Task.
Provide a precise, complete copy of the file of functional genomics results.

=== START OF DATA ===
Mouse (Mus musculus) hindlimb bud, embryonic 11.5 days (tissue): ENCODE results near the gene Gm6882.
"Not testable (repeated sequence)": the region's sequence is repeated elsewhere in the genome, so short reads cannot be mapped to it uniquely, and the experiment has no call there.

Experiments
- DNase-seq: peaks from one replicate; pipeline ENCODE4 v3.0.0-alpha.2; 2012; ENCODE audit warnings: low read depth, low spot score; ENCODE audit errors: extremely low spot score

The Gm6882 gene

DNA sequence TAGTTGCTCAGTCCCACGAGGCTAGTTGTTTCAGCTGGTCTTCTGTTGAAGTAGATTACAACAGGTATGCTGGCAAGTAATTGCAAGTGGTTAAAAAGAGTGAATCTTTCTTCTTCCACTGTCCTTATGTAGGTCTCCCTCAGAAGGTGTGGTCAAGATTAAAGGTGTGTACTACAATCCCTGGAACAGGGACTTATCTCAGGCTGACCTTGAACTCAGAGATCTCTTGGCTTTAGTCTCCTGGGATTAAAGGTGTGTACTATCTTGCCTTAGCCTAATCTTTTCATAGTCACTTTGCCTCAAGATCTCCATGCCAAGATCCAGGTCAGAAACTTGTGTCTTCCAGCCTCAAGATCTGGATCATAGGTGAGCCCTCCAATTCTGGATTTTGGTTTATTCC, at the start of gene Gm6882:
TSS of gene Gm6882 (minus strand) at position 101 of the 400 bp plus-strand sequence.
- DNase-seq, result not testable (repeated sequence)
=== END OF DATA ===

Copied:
Mouse (Mus musculus) hindlimb bud, embryonic 11.5 days (tissue): ENCODE results near the gene Gm6882.
"Not testable (repeated sequence)": the region's sequence is repeated elsewhere in the genome, so short reads cannot be mapped to it uniquely, and the experiment has no call there.

Experiments
- DNase-seq: peaks from one replicate; pipeline ENCODE4 v3.0.0-alpha.2; 2012; ENCODE audit warnings: low read depth, low spot score; ENCODE audit errors: extremely low spot score

The Gm6882 gene

DNA sequence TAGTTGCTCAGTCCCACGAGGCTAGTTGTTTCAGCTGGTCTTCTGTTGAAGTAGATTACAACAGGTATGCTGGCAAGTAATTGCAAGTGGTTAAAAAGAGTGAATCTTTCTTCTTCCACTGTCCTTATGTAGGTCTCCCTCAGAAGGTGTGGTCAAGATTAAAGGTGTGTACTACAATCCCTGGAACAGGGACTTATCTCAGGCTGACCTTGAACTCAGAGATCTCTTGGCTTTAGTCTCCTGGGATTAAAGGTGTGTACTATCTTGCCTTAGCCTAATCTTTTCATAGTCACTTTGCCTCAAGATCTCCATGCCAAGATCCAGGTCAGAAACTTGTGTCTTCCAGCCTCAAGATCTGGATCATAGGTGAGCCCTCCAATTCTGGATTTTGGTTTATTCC, at the start of gene Gm6882:
TSS of gene Gm6882 (minus strand) at position 101 of the 400 bp plus-strand sequence.
- DNase-seq, result not testable (repeated sequence)